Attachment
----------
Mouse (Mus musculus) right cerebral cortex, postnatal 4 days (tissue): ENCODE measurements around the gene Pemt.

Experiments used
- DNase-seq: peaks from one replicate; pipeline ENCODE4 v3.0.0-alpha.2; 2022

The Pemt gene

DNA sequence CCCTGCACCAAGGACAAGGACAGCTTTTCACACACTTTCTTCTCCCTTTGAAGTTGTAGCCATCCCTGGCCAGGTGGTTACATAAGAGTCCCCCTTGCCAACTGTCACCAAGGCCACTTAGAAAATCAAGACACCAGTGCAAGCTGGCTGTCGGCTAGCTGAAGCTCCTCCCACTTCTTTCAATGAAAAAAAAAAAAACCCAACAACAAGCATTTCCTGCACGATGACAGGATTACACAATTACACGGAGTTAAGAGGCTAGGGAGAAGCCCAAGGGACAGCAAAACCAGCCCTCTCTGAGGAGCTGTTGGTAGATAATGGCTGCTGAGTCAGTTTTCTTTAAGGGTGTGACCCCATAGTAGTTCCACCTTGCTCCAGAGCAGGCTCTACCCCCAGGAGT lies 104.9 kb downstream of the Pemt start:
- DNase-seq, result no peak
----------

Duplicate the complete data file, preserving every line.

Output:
Mouse (Mus musculus) right cerebral cortex, postnatal 4 days (tissue): ENCODE measurements around the gene Pemt.

Experiments used
- DNase-seq: peaks from one replicate; pipeline ENCODE4 v3.0.0-alpha.2; 2022

The Pemt gene

DNA sequence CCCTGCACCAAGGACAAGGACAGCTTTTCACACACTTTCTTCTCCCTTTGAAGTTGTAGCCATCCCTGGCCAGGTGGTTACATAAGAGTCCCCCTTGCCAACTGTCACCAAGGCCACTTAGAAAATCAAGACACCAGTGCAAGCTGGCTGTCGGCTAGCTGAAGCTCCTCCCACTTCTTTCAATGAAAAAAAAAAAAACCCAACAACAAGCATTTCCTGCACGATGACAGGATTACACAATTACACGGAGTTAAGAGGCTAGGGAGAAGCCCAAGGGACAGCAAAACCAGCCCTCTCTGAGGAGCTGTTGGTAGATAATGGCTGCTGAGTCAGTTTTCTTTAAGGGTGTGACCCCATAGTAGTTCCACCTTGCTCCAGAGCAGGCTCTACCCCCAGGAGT lies 104.9 kb downstream of the Pemt start:
- DNase-seq, result no peak